No One Knows About Persian Cats (2009) is an unexpected mix of fiction, documentary and music video.

It constantly blurs the lines of fiction and reality from the self-referential asides to the use of character names that are the same as those who portray them. I read a review of the film, after seeing it, that commented that the film had lots of references aimed at people on the film festival circuit and while I didn’t get/notice those references, I do sort of understand what they were getting at. It was certainly a film aimed at an audience that was largely outside of Iran. It was as though the director had accepted the vast majority of people who saw the film wouldn’t be Iranian or if they were would be (mostly) Iranians living outside Iran. The film is openly telling the international audience, ‘you don’t know as much as you think you do about Iranian life and culture’, but there are little things that suggest the film is also telling Iranians they don’t know as much as they think they do about Iranian culture. Which is interesting, I’m not sure what to do with that thought now that its lodged itself in my brain but its interesting.

The shooting style veers from well-shot documentary to outright music videos at one point. Some of the musicians even occasionally given the camera a half-coy, half-embarrassed glance as though they are re-enacting conversations they have had, events they’ve lived through, gigs they’ve attended. It almost feels like they should have been making a documentary but knew they’d never get away with it. I note that the IMDB page for this film makes much of the way the film is shot, with several people wondering how they got away with shooting it the way they did. Which seems either a really patronising attitude to have or one that didn’t know very much about film making. Bahman Ghobadi is not an inexperienced film director, several of his films have been documentaries and (as far as I’m aware) all of them have been made in Iran. He’s going to be used to making films under awkward circumstances. He’s a talented director, working in difficult circumstances, you either get good at working round that and with that or you don’t make films.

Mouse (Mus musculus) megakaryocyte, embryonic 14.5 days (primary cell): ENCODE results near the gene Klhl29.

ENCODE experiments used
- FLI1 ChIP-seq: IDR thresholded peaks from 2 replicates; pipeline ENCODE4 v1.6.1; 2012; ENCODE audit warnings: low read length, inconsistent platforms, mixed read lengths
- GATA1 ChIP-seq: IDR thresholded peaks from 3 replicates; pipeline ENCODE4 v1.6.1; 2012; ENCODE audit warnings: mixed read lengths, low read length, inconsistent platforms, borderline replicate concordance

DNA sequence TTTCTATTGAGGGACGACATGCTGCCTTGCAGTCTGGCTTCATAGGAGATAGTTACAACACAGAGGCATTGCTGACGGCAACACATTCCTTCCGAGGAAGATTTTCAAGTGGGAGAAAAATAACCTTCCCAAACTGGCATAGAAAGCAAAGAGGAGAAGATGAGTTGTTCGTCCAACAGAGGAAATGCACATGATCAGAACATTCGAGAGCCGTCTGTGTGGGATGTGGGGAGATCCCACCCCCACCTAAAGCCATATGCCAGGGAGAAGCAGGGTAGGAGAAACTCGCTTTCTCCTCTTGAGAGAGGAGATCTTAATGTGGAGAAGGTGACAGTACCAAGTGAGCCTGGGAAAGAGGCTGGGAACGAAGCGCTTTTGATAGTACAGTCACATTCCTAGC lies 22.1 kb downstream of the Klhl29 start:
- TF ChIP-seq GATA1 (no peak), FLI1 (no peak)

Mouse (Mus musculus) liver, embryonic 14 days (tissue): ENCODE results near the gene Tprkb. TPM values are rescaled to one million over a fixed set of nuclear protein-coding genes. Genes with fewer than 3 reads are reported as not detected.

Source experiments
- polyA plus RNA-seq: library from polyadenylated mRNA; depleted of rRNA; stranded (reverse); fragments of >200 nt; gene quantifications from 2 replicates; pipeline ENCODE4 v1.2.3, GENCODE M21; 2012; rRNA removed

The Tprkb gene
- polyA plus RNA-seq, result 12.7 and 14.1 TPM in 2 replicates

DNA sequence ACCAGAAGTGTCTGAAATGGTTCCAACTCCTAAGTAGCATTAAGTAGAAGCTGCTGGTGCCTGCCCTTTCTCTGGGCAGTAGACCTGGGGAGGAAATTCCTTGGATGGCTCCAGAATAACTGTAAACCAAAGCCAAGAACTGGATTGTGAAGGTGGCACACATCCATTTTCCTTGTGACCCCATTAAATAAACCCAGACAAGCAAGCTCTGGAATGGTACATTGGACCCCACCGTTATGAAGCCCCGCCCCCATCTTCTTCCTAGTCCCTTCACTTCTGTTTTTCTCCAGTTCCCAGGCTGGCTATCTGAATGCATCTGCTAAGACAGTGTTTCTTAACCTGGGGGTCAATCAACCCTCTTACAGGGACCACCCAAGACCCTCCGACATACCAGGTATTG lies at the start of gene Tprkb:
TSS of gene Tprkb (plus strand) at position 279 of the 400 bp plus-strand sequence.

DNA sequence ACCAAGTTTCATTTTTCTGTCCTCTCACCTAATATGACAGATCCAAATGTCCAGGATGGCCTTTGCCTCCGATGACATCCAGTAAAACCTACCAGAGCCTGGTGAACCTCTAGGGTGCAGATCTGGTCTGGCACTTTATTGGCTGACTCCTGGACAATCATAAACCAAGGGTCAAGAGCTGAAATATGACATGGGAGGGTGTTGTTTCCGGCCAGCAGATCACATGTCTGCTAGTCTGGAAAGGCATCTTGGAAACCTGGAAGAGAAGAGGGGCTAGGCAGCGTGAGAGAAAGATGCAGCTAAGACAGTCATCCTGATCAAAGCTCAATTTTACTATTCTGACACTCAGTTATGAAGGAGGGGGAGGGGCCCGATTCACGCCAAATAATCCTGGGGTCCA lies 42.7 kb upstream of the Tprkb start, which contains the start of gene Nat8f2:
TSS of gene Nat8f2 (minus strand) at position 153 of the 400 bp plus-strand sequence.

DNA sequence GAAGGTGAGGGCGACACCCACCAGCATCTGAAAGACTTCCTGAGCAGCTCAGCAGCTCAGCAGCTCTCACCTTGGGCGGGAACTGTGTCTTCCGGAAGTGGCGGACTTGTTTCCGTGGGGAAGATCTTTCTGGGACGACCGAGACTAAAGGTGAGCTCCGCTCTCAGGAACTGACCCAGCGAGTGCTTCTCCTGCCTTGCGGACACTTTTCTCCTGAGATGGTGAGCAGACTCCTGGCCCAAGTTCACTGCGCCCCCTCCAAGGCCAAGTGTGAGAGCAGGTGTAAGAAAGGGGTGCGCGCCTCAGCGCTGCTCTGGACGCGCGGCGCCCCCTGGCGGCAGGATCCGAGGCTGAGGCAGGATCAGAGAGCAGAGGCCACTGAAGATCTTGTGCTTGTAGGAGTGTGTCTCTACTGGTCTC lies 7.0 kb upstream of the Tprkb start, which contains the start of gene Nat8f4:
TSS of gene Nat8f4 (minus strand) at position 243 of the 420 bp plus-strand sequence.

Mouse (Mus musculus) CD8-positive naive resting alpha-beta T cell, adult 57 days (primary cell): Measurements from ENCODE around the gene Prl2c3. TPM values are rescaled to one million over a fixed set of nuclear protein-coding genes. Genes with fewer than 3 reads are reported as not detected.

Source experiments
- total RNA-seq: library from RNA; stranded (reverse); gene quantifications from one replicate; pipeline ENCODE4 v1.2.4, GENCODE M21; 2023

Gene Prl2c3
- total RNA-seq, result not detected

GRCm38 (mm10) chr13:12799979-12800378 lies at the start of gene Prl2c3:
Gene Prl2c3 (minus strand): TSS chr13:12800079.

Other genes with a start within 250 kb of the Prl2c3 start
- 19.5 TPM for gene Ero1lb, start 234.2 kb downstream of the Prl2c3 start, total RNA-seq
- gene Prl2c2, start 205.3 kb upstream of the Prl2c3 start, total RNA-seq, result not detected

I suppose, if you wanted to, you could ignore the underlying political background and just enjoy it as a guided tour of the underground music scene of Tehran. The film is, after all, not political with a capital P. It doesn’t come across as preaching a message. It’s a film that says – this is the way things are here, this is how people deal with them. Early on in the film one of the characters asks Negar what’s she’s rebelling against and she responds that she’s not rebelling against anything, she just wants to be able to play music. While some of the bands featured have undeniably politicised lyrics, others don’t. Some play what seems to both to the audience and to Negar and Ashkan as they watch the gigs, like quite traditional, uncontroversial music but still can’t get permits to play. What it is however, is a slice of life, an insight into the petty oppressions and brutalities of life in Tehran. Perhaps, also an insight into the sort of grind that makes a political movement expand from the minority of committed agitators into a mass movement.

And, always important in any film about music, the soundtrack is excellent.

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